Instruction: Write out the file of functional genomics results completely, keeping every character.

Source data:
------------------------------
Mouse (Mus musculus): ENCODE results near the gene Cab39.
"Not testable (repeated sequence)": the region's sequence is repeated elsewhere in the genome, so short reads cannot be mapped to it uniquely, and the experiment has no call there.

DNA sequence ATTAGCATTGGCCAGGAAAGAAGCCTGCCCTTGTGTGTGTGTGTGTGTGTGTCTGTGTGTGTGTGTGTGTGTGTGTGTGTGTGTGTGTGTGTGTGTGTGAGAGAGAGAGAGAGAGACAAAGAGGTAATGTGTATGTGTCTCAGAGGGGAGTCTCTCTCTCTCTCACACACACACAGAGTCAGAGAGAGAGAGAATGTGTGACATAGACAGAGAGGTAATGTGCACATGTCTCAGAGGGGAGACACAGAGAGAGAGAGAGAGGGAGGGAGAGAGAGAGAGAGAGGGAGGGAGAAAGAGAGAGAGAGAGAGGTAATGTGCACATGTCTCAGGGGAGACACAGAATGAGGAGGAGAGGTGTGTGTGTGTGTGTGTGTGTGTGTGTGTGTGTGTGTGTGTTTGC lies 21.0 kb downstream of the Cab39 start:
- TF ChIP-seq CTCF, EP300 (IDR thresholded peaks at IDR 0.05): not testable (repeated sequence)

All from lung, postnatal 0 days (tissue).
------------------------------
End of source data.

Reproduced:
Mouse (Mus musculus): ENCODE results near the gene Cab39.
"Not testable (repeated sequence)": the region's sequence is repeated elsewhere in the genome, so short reads cannot be mapped to it uniquely, and the experiment has no call there.

DNA sequence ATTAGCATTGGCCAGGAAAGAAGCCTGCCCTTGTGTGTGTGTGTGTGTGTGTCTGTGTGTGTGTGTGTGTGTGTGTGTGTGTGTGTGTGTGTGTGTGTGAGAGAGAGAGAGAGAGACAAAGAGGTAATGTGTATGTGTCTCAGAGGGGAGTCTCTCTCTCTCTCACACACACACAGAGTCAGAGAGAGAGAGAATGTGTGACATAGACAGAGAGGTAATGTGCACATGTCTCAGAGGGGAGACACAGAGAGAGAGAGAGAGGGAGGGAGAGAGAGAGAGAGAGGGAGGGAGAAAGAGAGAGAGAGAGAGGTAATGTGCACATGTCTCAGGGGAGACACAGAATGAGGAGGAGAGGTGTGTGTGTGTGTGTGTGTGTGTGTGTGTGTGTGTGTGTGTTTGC lies 21.0 kb downstream of the Cab39 start:
- TF ChIP-seq CTCF, EP300 (IDR thresholded peaks at IDR 0.05): not testable (repeated sequence)

All from lung, postnatal 0 days (tissue).